What a lovely afternoon spent with the EVE Circle. LaVerne Baker Hotep, with the Center for Victims of Violence and Crime (CVVC), organized a retreat for a group of African American women at Wild Red’s Gardens, formerly known as Mildreds’ Daughters Farm. It is the only farm within the Pittsburgh city limit.
The women spent a joyous day outdoors on the farm. When the skies darkened and it got cooler, they joined together for food and fellowship.
I shared part of the afternoon with the women sharing about African Americans and the environment, and leading a guided meditation focusing on faith, the environment, and health. I was delighted to see Lois McClendon with B-PEP/Coalition Against Violence and a Pittsburgh environmentalist.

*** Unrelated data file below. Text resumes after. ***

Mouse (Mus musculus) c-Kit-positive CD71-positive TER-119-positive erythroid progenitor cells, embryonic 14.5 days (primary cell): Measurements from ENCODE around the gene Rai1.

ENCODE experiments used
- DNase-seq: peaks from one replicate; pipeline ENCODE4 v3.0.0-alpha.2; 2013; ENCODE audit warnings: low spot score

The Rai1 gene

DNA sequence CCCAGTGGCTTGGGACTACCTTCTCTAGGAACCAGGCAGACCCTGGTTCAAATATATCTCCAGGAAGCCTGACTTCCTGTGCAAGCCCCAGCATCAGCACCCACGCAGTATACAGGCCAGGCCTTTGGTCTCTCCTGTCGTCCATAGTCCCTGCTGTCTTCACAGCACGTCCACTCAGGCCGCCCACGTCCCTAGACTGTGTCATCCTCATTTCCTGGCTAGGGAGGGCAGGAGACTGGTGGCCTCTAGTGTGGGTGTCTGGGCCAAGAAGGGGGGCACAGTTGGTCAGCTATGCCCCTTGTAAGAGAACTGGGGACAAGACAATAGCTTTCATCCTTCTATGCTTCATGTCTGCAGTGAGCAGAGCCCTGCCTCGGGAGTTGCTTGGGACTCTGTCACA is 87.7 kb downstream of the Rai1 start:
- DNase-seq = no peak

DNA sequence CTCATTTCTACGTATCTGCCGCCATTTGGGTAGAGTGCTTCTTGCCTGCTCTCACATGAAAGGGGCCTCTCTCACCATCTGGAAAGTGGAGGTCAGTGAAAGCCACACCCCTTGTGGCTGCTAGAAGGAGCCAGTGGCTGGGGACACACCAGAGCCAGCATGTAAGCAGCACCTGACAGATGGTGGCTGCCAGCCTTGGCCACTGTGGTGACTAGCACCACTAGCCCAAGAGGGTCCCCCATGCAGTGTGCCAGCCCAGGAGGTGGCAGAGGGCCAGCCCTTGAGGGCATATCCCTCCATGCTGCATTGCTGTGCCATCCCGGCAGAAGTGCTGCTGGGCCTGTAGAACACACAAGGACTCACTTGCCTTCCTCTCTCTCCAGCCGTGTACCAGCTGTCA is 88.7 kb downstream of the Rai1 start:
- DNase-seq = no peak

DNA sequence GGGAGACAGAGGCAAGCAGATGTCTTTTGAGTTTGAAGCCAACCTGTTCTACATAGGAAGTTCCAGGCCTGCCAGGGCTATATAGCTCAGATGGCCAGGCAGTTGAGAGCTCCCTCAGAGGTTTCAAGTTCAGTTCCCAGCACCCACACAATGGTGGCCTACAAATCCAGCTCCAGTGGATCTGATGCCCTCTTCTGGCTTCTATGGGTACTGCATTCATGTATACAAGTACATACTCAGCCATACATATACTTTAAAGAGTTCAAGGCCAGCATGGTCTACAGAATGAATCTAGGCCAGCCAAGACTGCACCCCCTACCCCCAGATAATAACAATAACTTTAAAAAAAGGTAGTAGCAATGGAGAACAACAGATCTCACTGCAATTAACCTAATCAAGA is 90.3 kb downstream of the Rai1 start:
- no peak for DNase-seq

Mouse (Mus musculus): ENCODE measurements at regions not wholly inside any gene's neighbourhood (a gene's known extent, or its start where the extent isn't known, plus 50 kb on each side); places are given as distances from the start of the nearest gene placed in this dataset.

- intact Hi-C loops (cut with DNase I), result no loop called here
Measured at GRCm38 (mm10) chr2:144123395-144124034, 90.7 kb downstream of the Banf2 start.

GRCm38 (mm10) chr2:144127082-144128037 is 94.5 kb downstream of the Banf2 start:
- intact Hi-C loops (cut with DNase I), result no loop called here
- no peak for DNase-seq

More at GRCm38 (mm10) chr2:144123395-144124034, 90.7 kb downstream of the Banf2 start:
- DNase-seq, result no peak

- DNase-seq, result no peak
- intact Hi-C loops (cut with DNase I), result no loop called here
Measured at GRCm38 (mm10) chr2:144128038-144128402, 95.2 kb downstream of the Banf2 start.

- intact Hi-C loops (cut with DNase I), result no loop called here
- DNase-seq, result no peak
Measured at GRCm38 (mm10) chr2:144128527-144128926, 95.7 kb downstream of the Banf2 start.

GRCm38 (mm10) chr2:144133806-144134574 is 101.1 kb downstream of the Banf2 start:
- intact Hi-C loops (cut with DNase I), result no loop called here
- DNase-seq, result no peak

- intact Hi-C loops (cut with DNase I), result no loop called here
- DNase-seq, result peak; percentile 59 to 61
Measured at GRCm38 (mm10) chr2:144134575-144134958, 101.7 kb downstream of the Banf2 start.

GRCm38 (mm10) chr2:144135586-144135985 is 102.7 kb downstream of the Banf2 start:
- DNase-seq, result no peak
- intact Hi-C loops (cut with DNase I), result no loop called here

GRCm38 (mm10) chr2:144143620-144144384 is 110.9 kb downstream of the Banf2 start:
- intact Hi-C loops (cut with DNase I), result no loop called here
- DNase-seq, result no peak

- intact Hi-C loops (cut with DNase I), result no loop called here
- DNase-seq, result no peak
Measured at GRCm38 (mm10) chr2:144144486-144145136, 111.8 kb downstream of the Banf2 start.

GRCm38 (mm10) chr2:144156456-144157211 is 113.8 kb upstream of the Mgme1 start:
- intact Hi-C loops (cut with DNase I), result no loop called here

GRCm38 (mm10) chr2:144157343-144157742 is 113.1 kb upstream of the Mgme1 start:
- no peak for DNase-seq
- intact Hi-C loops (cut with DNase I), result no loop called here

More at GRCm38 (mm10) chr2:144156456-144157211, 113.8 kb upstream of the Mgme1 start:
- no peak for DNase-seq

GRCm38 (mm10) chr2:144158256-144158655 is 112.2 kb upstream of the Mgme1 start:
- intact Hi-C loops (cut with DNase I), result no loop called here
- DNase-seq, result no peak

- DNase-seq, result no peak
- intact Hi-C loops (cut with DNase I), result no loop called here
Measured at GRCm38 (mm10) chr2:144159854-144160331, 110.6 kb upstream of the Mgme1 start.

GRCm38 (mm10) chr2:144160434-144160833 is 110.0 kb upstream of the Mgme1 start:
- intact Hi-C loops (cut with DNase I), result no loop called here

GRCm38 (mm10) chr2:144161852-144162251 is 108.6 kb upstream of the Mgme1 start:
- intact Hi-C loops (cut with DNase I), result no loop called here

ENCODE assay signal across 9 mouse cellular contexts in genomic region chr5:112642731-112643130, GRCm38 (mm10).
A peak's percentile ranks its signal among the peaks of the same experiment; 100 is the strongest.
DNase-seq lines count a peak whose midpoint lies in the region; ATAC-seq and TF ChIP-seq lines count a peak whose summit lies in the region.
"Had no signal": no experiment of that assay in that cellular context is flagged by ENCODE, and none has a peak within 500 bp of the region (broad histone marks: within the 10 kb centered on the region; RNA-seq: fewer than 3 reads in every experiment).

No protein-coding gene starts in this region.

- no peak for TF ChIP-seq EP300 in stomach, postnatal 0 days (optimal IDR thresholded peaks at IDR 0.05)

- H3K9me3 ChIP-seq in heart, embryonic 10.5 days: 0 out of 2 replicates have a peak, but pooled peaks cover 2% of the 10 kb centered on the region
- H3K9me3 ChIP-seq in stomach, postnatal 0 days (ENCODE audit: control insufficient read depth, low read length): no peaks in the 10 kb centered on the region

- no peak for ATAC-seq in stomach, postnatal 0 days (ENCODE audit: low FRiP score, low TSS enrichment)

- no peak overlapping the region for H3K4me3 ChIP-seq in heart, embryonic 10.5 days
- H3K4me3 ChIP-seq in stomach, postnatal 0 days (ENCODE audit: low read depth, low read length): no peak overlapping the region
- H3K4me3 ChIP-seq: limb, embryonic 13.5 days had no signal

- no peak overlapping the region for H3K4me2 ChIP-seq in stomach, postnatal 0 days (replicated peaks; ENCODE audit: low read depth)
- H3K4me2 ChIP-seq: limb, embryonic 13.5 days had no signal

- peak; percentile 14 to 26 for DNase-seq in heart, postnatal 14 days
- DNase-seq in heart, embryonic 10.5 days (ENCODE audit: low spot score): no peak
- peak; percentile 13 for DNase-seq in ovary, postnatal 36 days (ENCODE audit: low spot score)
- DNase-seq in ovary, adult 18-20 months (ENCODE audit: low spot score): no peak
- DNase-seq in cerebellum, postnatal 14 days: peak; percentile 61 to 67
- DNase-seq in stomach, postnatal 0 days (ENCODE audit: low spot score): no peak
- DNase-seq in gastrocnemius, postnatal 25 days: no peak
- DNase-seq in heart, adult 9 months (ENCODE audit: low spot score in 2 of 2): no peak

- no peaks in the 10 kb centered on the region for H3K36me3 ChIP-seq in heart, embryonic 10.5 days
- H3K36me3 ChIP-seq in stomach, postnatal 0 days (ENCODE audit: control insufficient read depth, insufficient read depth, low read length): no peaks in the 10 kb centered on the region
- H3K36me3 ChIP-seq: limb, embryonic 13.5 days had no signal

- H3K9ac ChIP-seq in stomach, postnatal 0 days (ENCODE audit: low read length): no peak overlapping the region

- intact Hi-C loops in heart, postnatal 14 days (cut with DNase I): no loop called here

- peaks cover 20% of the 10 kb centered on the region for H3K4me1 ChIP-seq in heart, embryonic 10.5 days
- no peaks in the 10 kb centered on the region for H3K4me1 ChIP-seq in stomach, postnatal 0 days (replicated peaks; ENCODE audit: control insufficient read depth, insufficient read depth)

Photos by Dianne Glave
When Billy Holiday was ten years old she was raped by a forty year old man and he was only imprisoned for five years and she was sentenced to a reformatory for two years because the judge sais she must have seduced him. Billy went on to sing the song “Strange Fruit” that documented black men being lynched at white picnics, where they would pick a nigga to string up on a tree, castrate and dismember him to auction off his appendages to racist souvenier collectors. They would burn the bodies as they hung, referring to it as a Negro Barbeque. Billy’s song was powerful enough to awaken congress to draft anti lynching laws. Abused black women have the stength of God in them because they extrapilate brilliance from their oppresion and become a living symbol for activism instead of a living symbol for cataclysm.